The U.S. Justice Department has filed new charges in what prosecutors are calling the biggest Medicare fraud case in U.S. history, the Miami Herald reports. Prosecutors say health-care executive Philip Esformes' network of skilled-nursing and assisted-living facilities, and co-conspirators billed Medicare US$1 billion for services that were either unnecessary or not provided to about 14,000 patients between 2009 and 2016. According to the indictment, physicians and other medical professionals at Larkin Community Hospital referred many of the Medicare patients to Esformes' facilities in exchange for kickback payments. Later, the facilities would send the patients back to the hospital. The latest charges allege Esformes gave an associate US$5,000 to bribe an employee of Florida's Agency for Health Care Administration to find out what evidence the regulator had on Esformes' health-care network. That associate, Gabriel Delgado, secretly videotaped the exchange to receive a lesser sentence from federal prosecutors. The details of this case are similar to a 2006 civil dispute over kickback allegations that Esformes, his father, Delgado, and Delgado's brother settled for US$15.4 million. If convicted, the Justice Department could seize most of Esformes' assets and send him to prison for the rest of his life.
In 2015, U.S. health-care spending was about US$3.2 trillion, with more than 4 billion insurance claims processed. The National Health Care Anti-Fraud Association estimates that the financial losses from health care fraud are in the tens of billions of dollars each year. Whether it impacts employers, governments, or individuals, this level of fraud inevitably translates into higher premiums, expenses, costs of providing benefits, and reduced benefits or coverage. It may even make the difference between whether or not some Americans can afford health insurance.
There are two particularly troubling aspects of this story. First is the length of time it took officials to catch the alleged perpetrators, along with the lack or ineffectiveness of scrutiny of a vast number of false or overbilled claims for medical services. Second is the use of bribery techniques to circumvent inspections and investigations of complaints that might have helped detect this fraud earlier.
Weaknesses in the internal controls over the approval of health-care billing and claims must continuously be monitored and addressed. Recent audits conducted by the U.S. Government Accountability Office (GAO) reveal that the nation's Patient Protection and Affordable Care Act marketplaces remain "vulnerable to fraud." The audits, which looked at the 2015 and 2016 coverage years, echo previous findings about the potential for fraud, and the failure to detect it, within organizations that are part of health-care delivery systems and government-run exchanges that sell individual health plans. The investigations looked at how well the U.S. Department of Health and Human Services (HHS) did at verifying whether claims filed were eligible for reimbursement. They also looked at whether people with dubious documentation could actually enroll in coverage, particularly for coverage that was subsidized by the federal government for applicants with low or moderate incomes. For both sets of testing, the GAO submitted fictitious or incomplete documentation as part of the application and enrollment processes. As one example of an area for improvement, the GAO found that HHS inspections focused on supporting documentation that had obviously been altered. If the documentation submitted did not show such signs, inspectors were not likely to question its authenticity.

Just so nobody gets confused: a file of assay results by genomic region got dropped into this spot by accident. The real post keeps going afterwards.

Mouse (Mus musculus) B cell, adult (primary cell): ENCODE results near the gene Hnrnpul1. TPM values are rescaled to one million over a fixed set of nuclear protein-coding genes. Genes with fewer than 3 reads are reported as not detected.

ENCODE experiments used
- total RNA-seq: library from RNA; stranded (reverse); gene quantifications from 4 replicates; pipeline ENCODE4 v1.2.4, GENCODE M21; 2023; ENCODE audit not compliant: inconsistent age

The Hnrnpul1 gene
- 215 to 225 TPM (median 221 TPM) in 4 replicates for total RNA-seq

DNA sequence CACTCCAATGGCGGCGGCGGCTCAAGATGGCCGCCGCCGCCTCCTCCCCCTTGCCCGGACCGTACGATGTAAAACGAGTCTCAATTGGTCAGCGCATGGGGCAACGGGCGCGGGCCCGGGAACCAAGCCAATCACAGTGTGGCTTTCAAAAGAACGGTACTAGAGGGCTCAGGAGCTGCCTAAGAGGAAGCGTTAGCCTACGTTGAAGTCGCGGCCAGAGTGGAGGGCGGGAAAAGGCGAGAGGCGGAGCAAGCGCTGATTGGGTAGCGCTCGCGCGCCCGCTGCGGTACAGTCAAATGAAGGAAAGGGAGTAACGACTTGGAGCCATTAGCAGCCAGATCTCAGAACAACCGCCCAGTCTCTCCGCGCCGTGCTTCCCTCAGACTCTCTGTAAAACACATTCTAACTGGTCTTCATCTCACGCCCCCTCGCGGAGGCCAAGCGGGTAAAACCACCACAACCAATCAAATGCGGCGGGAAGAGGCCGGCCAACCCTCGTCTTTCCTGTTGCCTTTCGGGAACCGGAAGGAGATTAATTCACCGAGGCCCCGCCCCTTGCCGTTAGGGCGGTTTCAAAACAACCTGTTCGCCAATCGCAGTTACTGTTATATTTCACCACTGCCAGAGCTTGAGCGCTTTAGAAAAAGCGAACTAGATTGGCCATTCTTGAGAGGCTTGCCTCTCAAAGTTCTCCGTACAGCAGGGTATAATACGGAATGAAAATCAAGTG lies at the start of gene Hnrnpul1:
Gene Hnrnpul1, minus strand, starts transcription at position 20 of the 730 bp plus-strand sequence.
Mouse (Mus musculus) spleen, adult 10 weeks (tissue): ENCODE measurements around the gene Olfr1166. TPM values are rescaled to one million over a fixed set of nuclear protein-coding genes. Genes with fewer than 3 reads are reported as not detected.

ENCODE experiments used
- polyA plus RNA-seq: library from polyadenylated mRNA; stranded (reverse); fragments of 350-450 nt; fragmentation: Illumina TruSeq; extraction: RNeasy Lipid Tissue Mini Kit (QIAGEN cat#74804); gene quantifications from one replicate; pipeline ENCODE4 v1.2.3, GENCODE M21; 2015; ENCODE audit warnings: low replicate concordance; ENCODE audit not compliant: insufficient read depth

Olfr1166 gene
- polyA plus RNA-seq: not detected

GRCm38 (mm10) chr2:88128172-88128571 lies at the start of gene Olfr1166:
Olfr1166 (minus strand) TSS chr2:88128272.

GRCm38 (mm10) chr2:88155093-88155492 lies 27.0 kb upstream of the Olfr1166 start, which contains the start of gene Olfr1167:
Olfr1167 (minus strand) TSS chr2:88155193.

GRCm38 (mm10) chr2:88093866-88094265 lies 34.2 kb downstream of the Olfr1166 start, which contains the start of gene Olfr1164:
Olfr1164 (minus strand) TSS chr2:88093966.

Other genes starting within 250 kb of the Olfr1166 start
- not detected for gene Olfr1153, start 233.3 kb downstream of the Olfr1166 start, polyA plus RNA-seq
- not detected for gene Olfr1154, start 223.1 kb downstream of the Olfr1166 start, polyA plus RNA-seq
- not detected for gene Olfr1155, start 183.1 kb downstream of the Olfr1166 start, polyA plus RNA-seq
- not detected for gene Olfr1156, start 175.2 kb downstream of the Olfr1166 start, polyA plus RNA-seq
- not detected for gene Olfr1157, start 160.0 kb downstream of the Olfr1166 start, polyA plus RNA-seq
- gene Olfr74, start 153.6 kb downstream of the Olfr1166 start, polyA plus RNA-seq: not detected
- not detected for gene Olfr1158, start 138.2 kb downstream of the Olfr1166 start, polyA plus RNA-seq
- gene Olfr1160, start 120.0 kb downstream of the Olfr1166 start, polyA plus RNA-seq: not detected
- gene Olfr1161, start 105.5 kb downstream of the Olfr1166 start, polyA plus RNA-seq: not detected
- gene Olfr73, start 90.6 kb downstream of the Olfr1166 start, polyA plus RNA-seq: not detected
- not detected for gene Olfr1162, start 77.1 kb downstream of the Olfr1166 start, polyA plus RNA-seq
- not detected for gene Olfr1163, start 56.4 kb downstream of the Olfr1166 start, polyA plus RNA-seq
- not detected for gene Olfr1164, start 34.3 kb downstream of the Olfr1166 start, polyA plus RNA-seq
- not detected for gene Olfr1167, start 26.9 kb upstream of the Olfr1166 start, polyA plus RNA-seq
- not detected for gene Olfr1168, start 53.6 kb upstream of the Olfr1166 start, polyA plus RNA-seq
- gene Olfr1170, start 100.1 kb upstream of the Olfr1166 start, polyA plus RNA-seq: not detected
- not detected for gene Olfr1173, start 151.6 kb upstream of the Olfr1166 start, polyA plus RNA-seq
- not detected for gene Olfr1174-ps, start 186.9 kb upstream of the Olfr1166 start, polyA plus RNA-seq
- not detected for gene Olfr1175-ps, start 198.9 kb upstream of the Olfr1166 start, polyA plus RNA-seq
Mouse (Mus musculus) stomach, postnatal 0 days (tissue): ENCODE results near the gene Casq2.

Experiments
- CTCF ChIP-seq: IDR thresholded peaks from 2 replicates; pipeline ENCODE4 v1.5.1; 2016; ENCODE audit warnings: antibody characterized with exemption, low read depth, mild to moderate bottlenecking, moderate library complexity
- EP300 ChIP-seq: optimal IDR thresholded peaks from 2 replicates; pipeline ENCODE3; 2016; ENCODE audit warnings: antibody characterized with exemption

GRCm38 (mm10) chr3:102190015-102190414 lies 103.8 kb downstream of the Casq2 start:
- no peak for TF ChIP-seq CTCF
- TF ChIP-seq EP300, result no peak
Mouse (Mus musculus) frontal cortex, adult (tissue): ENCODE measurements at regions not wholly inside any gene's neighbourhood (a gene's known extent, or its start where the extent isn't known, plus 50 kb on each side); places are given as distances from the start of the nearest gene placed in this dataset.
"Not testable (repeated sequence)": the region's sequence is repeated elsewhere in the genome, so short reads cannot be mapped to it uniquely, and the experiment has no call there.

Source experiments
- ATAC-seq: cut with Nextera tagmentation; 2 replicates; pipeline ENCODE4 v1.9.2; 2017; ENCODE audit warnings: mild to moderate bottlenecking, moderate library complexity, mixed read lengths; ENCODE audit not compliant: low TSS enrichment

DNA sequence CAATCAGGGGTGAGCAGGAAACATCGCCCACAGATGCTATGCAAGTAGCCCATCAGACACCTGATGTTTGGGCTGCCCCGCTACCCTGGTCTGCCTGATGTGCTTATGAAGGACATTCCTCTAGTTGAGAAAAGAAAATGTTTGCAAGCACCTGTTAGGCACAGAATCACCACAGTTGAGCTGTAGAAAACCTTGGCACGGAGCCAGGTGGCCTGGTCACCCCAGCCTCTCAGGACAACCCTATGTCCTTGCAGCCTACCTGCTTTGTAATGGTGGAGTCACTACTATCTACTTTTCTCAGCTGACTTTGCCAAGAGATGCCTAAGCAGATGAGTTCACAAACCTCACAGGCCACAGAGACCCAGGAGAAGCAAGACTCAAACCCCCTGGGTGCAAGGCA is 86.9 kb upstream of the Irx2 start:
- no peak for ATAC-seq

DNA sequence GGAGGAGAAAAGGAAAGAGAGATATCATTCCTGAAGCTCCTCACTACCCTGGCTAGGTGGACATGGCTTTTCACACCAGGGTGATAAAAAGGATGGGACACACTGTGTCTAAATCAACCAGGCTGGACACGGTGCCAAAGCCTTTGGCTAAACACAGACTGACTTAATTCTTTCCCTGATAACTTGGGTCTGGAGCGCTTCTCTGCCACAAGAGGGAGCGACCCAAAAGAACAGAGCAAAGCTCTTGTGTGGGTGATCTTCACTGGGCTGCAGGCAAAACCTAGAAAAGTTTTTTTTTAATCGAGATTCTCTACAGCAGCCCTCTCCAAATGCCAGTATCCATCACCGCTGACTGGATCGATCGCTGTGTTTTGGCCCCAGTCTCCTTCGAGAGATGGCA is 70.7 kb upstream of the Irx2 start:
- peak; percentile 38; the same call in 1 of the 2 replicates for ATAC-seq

Strong internal controls are essential to prevent bribery of government officials. A fraud risk assessment is one good way to assess the degree and focus of measures to counter this kind of corruption. The GAO has noted that bribery, along with infiltration by organized crime elements, is prevalent in South Florida. Key internal controls over this area include:
- Policies. Organizations must have in place clear, robust, and readily understood conflict-of-interest and code-of-conduct policies that include a practical level of prohibition of the kinds of behaviors that must be avoided by employees, backed by senior leadership endorsement and reinforcement.
- Practices and procedures. Each policy should have a corresponding practice and documentation procedure. This could include a requirement that no one employee may have sole contact with a medical services biller that has a history of claims exceeding a particular value. Regulators also could implement electronic security measures that monitor communications between staff members performing approval and regulatory functions over billers.
- Enforcement. While most organizations with conflict/code-of-conduct policies may also have enforcement provisions for noncompliance, exceptions made to enforcement actions can occur frequently — for valid reasons in some cases. However, such exceptions can signal to potential noncompliant billers that the chances of being prosecuted may be low. In addition, an active and robust internal audit function is an essential tool.
- Whistleblowing. Where supported by senior management and established in collaboration with regulators and law enforcement officials, whistleblower programs can be one of the most effective measures in deterring and detecting bribery schemes.
It should be noted that the HHS has acknowledged it has room to improve and intends to take action, as indicated by this statement: "As recommended by the GAO, we are applying their marketplace fraud risk assessment to areas of eligibility and enrollment to identify and prioritize key areas for potential risk in the marketplace." The statement goes on to say, "We are also working closely with issuers through the Healthcare Fraud Prevention Partnership to identify trends, schemes, and specific bad actors."